What it Takes to Succeed at Removal
Like most issues involving children, the standard by which courts make removal decisions is "the best interest of the child." It used to be that in most counties in Illinois, generally, removal was disfavored, because it tends to disrupt the connection between the child and the remaining parent.1 Today, however, where the removal can be shown to be of benefit to the child – notwithstanding the change in the frequency of contact with the remaining parent – removal should be permitted where a direct benefit to the removing parent can be shown or where a direct or indirect benefit to the child can be shown.2
New Spouse in Another State: Illinois law used to frown on removal cases predicated on the need to be near a new spouse in another state. As noted above, however, case law has changed drastically in recent years and such arguments now carry much more weight in a court's determination. Ultimately, the service of the child's best interest is the final determining factor and so the child's relationship with the new stepparent, the increase in standard of living brought by the new relationship and possible employment, and the extent to which the new relationship / locale will better enable the removing biological parent to enhance the child's welfare will all come into play in any determination. Courts often look to the enhanced financial security that the removing parent will attain from the marriage and the extent to which the removing parent will be freed from a prior workload / time commitments as a result of the marriage.3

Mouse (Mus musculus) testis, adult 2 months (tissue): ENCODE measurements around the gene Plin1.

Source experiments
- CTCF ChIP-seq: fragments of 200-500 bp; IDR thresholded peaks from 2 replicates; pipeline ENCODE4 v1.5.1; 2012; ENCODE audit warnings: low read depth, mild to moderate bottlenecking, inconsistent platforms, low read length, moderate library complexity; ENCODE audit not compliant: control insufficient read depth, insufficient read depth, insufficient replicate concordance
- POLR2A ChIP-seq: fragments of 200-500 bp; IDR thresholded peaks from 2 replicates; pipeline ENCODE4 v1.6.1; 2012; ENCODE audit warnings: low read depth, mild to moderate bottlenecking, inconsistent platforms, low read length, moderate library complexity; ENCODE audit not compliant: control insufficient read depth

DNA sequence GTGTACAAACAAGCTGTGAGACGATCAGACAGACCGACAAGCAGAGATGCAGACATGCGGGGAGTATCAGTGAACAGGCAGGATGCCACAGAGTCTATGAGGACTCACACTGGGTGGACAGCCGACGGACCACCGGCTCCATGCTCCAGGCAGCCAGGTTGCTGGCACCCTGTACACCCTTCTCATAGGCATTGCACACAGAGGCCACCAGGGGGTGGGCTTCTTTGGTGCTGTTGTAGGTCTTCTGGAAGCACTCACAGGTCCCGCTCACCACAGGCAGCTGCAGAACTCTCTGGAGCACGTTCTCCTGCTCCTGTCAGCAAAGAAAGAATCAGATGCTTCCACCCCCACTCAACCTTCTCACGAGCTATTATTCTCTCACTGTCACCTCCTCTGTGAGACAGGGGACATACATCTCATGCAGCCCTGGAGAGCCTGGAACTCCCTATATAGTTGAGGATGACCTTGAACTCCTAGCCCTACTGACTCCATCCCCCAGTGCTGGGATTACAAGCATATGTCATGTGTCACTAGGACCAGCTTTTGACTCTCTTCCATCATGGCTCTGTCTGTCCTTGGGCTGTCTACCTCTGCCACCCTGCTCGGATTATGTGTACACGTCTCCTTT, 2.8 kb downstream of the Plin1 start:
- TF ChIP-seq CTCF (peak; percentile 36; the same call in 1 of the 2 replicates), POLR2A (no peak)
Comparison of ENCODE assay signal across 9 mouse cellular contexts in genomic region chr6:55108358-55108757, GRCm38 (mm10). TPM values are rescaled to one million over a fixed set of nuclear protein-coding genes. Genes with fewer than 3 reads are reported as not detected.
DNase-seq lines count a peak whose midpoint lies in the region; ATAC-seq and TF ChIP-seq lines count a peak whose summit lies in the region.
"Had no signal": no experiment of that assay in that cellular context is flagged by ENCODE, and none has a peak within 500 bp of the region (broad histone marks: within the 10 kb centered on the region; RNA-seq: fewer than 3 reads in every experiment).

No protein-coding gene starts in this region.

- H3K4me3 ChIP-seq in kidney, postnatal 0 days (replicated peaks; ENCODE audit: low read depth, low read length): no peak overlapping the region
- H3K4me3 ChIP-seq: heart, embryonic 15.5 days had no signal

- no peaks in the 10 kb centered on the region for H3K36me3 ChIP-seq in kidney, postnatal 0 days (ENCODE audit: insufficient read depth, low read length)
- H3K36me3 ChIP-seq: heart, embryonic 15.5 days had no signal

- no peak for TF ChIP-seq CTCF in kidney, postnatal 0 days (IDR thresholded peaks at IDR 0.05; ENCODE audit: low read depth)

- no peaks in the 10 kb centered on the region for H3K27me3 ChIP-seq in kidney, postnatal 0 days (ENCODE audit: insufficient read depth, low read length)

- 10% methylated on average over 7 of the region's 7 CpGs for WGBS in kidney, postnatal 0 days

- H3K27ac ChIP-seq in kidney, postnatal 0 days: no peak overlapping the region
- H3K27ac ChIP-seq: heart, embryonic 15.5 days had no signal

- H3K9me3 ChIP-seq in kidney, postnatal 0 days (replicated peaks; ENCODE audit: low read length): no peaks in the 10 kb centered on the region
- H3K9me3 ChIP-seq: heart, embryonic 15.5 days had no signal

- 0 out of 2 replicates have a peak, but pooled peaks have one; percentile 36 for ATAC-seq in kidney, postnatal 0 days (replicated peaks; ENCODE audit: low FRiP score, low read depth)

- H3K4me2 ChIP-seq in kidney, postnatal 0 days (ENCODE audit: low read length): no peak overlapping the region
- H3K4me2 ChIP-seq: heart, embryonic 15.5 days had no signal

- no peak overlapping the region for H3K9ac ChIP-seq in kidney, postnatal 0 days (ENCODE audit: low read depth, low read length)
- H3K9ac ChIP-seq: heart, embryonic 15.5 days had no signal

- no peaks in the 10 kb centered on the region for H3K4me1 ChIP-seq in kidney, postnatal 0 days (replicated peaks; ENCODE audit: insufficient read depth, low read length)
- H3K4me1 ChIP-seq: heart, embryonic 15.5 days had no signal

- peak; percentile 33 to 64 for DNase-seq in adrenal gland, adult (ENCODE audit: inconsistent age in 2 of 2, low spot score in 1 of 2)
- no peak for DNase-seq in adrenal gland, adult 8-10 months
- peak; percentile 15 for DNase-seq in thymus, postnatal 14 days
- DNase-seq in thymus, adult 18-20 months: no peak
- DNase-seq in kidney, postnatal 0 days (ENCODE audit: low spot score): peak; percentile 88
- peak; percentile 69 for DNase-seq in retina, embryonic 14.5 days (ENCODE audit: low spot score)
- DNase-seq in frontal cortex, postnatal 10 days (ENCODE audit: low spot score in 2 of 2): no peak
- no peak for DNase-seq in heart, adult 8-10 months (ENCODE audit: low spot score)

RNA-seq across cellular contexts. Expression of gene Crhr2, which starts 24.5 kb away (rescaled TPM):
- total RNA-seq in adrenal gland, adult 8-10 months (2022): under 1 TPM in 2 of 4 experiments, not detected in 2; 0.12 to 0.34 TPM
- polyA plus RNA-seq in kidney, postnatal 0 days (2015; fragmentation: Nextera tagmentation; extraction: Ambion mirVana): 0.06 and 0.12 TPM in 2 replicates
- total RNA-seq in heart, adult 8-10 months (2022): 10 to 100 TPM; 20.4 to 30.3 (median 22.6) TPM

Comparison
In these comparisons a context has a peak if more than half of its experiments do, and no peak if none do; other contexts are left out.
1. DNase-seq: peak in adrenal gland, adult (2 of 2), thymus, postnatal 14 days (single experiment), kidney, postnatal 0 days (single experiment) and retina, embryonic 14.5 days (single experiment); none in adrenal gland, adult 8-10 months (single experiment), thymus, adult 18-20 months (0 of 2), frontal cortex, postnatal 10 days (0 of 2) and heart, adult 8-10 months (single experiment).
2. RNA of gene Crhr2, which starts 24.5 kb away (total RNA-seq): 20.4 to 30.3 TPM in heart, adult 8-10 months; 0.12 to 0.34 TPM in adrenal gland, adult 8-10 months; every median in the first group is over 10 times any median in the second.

New Job in Another State: When deciding to allow a particular request to remove children from Illinois, our courts may consider whether the custodial parent has a better job opportunity in another state and the extent to which the increased earnings will provide for a better lifestyle for the child.4
Neighborhood and School Comparisons: Any removal case necessarily involves neighborhood and school comparisons. When you get to this point, be sure to work with an experienced attorney to ensure that the evidence you develop may be used in the court case. Most information prepared by non-lawyers ends up not being admissible when the case goes to trial because, lacking knowledge and training, non-lawyers overlook the technical requirements needed to satisfy the court's rules of evidence. Whether you're seeking to remove a child from Illinois, or opposing such an attempt, always work with an experienced, skilled attorney from the outset to ensure the best possible success for your case.
Travel Distance Is Not a Problem -- Duration and Difficulty Are: Sometimes the proposed visitation itineraries can fatally undercut an otherwise permissible removal plan. Consider the differences between a case where a child has both parents living near major airports (say, O’Hare and LAX), and the case where the parents live a hundred miles from the nearest, smaller, regional airport (say, Springfield, IL and Durango, CO). The first child will be able to commute between homes in a few hours, flying thousands of miles on a non-stop flight. The other child, however, will face at least one layover, having have to, having to make a connection (probably changing terminals), and a long drive at each end of the trip – for each and every trip, both ways!
Such complications in transportation have undone more than one proposed removal.5 If you’re thinking about removing your kids to another state – or thwarting an anticipated removal, look closely at all of the hurdles an unaccompanied minor will have to negotiate during the commutes. Those hurdles will play a significant factor in any trial.